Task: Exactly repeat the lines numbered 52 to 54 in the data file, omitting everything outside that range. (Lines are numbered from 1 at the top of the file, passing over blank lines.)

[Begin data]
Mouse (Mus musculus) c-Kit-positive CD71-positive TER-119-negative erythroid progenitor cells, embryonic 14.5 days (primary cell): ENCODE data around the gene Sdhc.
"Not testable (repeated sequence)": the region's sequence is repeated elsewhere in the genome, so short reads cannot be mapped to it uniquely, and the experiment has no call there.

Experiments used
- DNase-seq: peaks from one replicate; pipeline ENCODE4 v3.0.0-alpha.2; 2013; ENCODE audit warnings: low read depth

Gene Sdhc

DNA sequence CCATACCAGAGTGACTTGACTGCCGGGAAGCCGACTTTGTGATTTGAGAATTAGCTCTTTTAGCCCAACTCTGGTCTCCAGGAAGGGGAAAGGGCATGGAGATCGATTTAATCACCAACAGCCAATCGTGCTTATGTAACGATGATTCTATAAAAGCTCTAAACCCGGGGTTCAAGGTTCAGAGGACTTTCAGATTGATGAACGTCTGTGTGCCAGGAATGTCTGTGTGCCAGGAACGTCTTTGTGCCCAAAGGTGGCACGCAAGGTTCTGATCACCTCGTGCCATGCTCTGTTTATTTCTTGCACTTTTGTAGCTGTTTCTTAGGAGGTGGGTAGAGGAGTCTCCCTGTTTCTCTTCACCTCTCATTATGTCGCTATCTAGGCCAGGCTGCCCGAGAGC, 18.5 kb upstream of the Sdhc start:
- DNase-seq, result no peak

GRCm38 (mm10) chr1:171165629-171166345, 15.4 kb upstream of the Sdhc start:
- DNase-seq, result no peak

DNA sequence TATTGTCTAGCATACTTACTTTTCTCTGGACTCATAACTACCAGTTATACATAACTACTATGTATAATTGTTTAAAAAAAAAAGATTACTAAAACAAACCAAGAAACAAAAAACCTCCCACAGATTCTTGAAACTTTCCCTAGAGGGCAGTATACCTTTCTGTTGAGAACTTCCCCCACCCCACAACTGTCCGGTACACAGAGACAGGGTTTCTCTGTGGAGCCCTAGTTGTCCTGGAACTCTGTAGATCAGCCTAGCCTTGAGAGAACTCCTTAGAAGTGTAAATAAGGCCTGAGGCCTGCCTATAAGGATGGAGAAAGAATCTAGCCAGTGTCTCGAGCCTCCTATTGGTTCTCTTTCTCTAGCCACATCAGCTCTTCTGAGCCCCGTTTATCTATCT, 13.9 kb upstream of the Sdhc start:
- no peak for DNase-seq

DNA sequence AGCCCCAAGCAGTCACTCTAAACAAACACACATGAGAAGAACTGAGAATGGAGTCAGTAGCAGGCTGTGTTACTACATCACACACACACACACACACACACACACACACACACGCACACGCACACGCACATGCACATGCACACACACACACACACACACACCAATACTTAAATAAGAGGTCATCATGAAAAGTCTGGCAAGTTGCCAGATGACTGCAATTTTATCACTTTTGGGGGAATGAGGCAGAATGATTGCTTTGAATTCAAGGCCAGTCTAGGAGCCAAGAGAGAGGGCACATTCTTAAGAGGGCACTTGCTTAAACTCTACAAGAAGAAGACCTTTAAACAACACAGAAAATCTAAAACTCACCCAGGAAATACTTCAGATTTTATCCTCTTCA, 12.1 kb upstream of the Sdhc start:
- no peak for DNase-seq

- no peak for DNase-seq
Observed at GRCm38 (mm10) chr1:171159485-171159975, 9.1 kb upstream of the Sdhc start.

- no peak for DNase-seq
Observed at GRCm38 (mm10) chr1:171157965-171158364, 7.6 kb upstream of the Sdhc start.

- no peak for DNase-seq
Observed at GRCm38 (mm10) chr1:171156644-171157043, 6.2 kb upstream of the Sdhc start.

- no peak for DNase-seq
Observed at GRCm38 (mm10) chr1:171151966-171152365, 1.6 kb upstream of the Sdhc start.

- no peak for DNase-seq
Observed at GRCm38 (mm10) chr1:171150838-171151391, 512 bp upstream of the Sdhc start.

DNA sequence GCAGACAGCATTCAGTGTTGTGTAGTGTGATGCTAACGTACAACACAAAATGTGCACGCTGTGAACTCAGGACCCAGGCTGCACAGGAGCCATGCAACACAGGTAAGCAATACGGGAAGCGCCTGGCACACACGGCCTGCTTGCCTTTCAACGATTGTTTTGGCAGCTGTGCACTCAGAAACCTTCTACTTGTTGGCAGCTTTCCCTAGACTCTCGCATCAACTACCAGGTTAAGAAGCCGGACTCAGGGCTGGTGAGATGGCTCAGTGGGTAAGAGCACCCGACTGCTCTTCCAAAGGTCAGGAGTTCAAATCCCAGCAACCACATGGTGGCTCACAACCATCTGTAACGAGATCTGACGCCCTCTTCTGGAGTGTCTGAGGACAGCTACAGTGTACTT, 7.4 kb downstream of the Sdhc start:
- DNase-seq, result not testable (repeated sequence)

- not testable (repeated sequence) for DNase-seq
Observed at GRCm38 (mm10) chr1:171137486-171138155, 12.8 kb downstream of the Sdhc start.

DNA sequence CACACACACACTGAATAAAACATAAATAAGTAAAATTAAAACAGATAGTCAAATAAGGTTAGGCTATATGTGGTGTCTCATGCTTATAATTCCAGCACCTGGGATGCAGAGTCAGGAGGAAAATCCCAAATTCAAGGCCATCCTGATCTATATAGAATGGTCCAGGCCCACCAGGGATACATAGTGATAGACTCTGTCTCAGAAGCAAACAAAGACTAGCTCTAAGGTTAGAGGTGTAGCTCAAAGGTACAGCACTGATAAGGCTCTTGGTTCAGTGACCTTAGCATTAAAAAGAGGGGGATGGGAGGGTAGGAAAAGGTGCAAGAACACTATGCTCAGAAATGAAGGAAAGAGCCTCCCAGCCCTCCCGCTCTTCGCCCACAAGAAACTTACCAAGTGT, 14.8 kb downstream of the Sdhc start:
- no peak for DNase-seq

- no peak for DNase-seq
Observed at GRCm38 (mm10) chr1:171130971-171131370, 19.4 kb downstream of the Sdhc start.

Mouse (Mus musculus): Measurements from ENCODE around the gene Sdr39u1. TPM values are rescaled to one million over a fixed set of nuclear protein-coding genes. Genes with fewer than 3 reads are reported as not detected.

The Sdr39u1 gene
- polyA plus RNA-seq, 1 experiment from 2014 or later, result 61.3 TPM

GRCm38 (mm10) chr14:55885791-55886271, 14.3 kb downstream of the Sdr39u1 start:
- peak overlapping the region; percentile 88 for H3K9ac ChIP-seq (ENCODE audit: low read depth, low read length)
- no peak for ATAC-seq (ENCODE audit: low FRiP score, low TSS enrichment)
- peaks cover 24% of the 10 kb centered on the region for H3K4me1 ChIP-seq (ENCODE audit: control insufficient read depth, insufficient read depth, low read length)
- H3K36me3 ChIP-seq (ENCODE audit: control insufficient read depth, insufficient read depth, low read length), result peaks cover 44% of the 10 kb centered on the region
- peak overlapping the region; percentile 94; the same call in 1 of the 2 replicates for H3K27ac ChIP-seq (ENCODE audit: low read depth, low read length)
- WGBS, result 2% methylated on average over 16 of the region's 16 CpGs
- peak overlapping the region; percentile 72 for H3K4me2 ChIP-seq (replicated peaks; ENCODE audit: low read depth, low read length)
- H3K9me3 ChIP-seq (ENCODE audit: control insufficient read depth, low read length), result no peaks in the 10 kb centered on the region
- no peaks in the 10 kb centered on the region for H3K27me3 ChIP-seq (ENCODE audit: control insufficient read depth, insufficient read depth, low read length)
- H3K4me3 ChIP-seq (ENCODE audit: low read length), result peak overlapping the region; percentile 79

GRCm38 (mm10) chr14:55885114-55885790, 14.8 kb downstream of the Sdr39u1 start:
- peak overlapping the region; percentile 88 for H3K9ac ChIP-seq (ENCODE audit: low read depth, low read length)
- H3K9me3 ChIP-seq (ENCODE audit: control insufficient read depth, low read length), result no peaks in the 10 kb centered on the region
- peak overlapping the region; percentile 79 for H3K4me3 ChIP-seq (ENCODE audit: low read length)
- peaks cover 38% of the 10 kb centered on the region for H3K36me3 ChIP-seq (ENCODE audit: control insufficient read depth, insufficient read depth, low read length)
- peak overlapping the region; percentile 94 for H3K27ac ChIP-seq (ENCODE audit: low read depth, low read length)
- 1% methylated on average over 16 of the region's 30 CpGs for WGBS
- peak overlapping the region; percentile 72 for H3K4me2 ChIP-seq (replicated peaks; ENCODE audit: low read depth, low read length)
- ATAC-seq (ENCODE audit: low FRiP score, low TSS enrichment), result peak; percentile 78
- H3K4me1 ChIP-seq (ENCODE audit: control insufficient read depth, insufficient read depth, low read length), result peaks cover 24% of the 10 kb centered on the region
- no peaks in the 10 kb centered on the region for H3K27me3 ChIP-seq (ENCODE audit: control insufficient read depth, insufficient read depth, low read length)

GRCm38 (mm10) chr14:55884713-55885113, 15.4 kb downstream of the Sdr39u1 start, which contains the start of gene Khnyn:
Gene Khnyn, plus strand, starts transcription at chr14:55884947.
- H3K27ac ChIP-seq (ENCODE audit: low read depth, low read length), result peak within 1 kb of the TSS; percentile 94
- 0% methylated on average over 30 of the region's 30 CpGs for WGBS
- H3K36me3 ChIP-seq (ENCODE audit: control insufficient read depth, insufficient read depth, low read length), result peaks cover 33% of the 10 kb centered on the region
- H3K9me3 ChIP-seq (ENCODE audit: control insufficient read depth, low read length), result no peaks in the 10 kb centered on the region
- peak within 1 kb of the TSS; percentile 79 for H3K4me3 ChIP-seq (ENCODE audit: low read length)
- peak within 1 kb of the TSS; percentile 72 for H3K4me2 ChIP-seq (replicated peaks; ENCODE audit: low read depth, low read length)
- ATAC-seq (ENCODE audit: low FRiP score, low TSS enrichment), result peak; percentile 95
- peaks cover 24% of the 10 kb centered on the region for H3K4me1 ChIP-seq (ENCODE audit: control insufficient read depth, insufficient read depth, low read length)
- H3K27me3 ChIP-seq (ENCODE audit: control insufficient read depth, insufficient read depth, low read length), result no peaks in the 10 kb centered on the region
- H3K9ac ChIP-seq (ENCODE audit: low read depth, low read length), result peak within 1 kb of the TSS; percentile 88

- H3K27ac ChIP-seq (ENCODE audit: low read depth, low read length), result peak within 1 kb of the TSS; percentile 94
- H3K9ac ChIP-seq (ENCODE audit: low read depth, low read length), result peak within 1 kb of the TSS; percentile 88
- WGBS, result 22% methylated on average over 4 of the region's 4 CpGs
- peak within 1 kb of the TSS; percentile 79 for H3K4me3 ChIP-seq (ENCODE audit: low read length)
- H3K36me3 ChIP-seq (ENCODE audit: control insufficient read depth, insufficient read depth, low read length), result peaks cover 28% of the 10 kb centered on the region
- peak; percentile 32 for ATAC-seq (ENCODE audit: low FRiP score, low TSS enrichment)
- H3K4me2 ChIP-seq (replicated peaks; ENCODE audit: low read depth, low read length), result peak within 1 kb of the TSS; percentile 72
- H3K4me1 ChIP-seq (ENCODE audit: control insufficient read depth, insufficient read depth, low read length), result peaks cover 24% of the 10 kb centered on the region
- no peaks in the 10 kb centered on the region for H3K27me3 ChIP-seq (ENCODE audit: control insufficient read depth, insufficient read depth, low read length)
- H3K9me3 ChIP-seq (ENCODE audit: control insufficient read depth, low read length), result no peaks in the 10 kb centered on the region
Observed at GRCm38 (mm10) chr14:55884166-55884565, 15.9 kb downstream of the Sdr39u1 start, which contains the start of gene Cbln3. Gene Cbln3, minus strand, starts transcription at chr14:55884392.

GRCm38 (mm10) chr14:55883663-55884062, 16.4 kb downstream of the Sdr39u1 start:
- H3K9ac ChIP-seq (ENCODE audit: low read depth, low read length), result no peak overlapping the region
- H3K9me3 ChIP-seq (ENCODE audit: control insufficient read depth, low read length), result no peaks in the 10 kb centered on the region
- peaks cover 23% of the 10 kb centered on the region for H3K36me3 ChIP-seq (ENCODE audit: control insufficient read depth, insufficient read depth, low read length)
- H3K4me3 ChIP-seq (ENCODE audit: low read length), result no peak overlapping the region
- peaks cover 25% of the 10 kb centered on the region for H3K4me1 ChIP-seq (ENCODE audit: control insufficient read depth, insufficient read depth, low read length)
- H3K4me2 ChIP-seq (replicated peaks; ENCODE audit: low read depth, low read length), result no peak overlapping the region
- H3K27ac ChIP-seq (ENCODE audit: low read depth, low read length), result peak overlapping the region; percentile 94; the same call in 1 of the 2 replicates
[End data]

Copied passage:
- 1% methylated on average over 16 of the region's 30 CpGs for WGBS
- peak overlapping the region; percentile 72 for H3K4me2 ChIP-seq (replicated peaks; ENCODE audit: low read depth, low read length)
- ATAC-seq (ENCODE audit: low FRiP score, low TSS enrichment), result peak; percentile 78